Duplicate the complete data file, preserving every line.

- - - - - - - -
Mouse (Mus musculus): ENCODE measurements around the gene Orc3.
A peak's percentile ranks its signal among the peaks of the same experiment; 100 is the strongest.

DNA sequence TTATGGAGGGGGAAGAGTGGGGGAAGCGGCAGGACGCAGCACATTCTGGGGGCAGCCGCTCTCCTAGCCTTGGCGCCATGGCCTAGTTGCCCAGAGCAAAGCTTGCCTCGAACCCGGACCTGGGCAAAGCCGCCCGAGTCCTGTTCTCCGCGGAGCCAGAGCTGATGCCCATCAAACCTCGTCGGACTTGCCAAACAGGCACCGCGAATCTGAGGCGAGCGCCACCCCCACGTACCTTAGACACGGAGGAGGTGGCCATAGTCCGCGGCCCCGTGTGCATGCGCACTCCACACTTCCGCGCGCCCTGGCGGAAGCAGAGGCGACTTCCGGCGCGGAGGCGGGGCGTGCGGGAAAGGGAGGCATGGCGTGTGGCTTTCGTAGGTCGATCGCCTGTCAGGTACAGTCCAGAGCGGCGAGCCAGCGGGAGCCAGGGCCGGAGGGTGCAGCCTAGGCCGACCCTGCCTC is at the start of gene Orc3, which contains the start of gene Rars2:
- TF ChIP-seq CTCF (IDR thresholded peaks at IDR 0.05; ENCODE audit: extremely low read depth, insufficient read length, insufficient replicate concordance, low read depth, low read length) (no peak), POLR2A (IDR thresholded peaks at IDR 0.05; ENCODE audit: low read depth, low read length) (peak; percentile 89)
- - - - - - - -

Mouse (Mus musculus): ENCODE measurements around the gene Orc3.
A peak's percentile ranks its signal among the peaks of the same experiment; 100 is the strongest.

DNA sequence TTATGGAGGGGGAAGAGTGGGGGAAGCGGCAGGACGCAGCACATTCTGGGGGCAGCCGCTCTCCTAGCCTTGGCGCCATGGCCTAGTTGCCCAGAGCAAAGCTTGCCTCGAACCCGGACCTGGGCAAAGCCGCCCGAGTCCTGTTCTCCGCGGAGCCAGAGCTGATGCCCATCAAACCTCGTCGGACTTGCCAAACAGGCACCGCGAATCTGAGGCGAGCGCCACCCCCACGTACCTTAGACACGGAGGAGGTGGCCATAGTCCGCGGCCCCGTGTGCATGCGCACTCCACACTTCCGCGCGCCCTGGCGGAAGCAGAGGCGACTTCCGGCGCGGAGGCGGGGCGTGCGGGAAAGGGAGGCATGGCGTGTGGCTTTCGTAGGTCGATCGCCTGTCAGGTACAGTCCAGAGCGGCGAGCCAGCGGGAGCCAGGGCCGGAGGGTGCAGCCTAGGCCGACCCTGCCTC is at the start of gene Orc3, which contains the start of gene Rars2:
- TF ChIP-seq CTCF (IDR thresholded peaks at IDR 0.05; ENCODE audit: extremely low read depth, insufficient read length, insufficient replicate concordance, low read depth, low read length) (no peak), POLR2A (IDR thresholded peaks at IDR 0.05; ENCODE audit: low read depth, low read length) (peak; percentile 89)